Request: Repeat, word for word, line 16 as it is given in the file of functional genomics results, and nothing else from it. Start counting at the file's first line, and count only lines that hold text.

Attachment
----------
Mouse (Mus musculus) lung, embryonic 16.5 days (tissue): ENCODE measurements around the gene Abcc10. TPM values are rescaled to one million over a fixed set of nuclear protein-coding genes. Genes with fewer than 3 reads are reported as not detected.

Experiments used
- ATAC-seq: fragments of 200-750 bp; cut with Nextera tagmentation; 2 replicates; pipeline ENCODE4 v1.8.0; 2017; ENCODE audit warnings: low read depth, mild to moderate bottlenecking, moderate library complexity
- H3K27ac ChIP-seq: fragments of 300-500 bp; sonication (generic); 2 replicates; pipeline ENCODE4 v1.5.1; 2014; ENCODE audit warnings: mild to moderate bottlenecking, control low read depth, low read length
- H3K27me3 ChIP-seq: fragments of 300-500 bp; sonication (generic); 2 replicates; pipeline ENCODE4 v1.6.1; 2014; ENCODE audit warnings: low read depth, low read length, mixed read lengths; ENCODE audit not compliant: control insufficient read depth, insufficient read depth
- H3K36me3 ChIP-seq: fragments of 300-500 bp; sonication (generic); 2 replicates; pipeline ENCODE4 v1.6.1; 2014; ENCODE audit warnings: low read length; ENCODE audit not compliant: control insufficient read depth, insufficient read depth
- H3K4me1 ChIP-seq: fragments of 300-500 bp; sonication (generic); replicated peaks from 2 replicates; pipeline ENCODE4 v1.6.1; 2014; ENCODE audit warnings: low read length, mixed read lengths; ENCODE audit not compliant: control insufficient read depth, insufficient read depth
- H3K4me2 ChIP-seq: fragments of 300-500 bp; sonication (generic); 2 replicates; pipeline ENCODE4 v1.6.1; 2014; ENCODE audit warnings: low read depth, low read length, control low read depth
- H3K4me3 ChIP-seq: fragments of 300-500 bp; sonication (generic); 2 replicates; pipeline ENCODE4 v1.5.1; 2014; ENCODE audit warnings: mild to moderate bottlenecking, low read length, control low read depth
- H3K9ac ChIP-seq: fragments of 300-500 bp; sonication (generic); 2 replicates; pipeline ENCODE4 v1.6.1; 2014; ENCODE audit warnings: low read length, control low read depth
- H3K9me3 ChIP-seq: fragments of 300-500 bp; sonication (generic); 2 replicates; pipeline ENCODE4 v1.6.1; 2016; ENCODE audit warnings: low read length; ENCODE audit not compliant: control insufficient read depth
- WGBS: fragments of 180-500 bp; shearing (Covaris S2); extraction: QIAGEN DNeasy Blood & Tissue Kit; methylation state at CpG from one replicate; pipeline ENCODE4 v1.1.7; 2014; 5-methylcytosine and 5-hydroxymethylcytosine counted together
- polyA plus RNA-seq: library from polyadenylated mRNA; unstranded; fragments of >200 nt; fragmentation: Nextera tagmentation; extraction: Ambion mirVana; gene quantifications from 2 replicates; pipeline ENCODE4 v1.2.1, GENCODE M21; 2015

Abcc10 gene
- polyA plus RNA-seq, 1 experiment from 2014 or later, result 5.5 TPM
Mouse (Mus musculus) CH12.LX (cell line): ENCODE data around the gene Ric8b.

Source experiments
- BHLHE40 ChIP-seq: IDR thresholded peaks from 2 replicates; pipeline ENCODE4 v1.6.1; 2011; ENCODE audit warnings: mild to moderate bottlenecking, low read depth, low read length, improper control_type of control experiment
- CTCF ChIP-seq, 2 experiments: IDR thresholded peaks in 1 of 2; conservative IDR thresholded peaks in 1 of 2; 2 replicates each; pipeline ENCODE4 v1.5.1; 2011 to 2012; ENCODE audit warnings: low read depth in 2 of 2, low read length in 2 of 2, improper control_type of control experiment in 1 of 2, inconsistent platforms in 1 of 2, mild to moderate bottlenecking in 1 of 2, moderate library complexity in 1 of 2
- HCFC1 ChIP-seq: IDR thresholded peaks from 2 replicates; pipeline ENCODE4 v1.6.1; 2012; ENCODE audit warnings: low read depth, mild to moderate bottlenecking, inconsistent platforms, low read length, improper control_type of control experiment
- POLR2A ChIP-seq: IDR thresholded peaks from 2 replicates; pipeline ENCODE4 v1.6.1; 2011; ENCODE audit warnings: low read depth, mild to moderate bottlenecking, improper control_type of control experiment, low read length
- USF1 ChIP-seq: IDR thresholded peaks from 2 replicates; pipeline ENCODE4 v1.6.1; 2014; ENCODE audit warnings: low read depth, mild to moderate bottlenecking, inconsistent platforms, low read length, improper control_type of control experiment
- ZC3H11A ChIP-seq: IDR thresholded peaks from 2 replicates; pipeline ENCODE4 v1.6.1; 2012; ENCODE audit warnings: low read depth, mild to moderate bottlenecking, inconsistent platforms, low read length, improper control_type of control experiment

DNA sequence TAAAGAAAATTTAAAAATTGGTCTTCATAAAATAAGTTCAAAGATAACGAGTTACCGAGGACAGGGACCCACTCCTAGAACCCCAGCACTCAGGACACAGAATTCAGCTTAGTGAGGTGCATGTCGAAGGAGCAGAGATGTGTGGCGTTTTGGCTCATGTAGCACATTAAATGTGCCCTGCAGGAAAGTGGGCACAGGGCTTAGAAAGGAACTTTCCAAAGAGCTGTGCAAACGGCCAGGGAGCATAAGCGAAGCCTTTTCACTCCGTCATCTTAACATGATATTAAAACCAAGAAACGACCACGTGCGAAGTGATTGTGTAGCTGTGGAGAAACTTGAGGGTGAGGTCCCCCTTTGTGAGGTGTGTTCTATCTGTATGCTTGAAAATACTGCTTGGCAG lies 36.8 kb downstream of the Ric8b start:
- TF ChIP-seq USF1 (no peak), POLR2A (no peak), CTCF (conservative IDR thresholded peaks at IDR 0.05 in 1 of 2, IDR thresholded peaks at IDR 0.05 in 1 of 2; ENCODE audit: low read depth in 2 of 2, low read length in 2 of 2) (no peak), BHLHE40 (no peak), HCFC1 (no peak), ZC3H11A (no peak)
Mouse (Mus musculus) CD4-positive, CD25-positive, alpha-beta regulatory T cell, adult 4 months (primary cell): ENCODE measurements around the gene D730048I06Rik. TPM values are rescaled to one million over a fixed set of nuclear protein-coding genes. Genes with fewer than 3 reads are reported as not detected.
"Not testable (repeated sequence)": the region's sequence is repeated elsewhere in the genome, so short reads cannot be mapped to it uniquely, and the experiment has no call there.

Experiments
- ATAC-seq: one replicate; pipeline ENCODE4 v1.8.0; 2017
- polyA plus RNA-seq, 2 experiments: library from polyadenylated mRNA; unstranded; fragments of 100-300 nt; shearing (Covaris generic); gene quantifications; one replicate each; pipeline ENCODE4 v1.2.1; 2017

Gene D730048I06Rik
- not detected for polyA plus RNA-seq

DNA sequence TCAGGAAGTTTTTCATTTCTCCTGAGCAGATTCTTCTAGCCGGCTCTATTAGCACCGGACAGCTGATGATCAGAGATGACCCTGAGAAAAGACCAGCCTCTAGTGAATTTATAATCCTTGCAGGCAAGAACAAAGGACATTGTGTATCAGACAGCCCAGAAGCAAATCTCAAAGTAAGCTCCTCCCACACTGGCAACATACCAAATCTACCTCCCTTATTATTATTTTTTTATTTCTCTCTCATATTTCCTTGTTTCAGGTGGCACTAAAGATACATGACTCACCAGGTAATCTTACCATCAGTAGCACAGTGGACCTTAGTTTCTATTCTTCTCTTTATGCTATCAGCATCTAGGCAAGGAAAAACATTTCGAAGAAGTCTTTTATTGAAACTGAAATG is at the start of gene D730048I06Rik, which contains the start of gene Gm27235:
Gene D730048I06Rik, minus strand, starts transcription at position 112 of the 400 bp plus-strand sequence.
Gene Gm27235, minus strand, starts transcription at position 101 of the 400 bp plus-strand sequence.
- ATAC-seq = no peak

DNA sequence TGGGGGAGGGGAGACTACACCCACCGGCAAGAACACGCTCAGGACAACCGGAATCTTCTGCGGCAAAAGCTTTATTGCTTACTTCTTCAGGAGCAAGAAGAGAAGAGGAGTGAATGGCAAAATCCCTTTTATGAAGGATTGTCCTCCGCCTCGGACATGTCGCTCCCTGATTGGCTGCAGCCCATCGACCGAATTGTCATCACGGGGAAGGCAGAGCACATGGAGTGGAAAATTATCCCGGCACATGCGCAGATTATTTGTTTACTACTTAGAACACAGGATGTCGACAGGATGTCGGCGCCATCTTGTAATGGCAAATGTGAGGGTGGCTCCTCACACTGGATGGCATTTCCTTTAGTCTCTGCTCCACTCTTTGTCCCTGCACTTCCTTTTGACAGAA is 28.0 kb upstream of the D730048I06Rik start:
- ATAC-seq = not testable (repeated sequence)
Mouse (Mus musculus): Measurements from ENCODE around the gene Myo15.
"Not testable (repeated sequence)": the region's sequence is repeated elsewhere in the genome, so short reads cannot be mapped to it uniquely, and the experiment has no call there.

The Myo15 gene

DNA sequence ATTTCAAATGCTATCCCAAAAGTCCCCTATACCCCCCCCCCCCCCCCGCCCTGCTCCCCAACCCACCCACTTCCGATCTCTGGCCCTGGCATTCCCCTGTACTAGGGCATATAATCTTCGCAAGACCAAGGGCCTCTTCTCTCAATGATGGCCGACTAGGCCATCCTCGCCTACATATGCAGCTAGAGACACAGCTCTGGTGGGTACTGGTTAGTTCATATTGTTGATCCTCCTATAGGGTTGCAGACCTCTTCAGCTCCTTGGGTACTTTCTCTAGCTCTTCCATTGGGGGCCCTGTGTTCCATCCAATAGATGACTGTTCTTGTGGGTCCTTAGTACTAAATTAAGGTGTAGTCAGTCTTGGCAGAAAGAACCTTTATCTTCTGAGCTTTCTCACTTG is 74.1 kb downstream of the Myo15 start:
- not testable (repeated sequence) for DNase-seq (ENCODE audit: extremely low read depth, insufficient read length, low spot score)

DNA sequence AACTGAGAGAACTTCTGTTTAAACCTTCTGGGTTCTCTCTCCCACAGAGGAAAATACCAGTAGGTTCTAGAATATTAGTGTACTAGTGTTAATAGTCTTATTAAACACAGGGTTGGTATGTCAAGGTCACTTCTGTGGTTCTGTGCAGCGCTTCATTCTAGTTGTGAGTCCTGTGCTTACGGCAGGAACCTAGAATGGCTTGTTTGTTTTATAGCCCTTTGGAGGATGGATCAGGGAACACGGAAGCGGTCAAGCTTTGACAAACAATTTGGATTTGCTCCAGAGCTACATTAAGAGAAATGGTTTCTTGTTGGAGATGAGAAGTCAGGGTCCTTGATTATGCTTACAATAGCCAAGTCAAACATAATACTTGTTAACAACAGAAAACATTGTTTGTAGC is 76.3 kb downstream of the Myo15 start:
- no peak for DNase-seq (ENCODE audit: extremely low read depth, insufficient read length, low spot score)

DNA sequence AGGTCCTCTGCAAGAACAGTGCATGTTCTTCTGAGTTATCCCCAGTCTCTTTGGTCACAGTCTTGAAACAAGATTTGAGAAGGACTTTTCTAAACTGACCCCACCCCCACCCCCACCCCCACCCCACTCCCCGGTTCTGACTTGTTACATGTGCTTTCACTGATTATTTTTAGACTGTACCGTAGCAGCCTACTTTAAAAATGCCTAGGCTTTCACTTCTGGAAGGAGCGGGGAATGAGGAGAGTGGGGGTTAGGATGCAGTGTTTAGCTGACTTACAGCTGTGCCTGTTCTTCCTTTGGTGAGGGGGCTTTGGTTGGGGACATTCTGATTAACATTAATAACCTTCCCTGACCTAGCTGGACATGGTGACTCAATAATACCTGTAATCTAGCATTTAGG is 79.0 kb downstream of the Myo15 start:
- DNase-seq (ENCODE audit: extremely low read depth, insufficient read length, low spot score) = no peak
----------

Mouse (Mus musculus) CH12.LX (cell line): ENCODE data around the gene Ric8b.